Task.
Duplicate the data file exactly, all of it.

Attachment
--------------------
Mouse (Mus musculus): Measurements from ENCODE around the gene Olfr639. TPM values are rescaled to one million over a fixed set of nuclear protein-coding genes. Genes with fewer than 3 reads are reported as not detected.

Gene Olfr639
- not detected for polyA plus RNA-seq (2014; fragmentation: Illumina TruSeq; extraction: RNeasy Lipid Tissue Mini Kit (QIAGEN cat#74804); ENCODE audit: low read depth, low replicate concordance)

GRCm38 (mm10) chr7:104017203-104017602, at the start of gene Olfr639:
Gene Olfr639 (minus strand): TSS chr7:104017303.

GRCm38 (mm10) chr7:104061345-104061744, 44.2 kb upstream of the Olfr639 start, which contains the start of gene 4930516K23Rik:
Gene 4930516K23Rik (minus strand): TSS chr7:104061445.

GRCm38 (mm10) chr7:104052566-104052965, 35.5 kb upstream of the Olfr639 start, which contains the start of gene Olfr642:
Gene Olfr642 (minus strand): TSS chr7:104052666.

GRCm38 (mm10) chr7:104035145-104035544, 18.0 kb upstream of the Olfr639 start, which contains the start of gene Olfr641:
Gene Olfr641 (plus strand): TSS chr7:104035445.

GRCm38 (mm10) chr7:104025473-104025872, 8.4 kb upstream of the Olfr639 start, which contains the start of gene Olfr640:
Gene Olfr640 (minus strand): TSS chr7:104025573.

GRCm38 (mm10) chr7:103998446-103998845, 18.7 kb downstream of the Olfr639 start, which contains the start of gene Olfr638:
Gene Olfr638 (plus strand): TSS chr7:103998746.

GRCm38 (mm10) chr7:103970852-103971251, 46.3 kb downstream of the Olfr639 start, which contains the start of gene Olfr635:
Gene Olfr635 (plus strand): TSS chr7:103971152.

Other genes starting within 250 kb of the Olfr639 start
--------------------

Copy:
Mouse (Mus musculus): Measurements from ENCODE around the gene Olfr639. TPM values are rescaled to one million over a fixed set of nuclear protein-coding genes. Genes with fewer than 3 reads are reported as not detected.

Gene Olfr639
- not detected for polyA plus RNA-seq (2014; fragmentation: Illumina TruSeq; extraction: RNeasy Lipid Tissue Mini Kit (QIAGEN cat#74804); ENCODE audit: low read depth, low replicate concordance)

GRCm38 (mm10) chr7:104017203-104017602, at the start of gene Olfr639:
Gene Olfr639 (minus strand): TSS chr7:104017303.

GRCm38 (mm10) chr7:104061345-104061744, 44.2 kb upstream of the Olfr639 start, which contains the start of gene 4930516K23Rik:
Gene 4930516K23Rik (minus strand): TSS chr7:104061445.

GRCm38 (mm10) chr7:104052566-104052965, 35.5 kb upstream of the Olfr639 start, which contains the start of gene Olfr642:
Gene Olfr642 (minus strand): TSS chr7:104052666.

GRCm38 (mm10) chr7:104035145-104035544, 18.0 kb upstream of the Olfr639 start, which contains the start of gene Olfr641:
Gene Olfr641 (plus strand): TSS chr7:104035445.

GRCm38 (mm10) chr7:104025473-104025872, 8.4 kb upstream of the Olfr639 start, which contains the start of gene Olfr640:
Gene Olfr640 (minus strand): TSS chr7:104025573.

GRCm38 (mm10) chr7:103998446-103998845, 18.7 kb downstream of the Olfr639 start, which contains the start of gene Olfr638:
Gene Olfr638 (plus strand): TSS chr7:103998746.

GRCm38 (mm10) chr7:103970852-103971251, 46.3 kb downstream of the Olfr639 start, which contains the start of gene Olfr635:
Gene Olfr635 (plus strand): TSS chr7:103971152.

Other genes starting within 250 kb of the Olfr639 start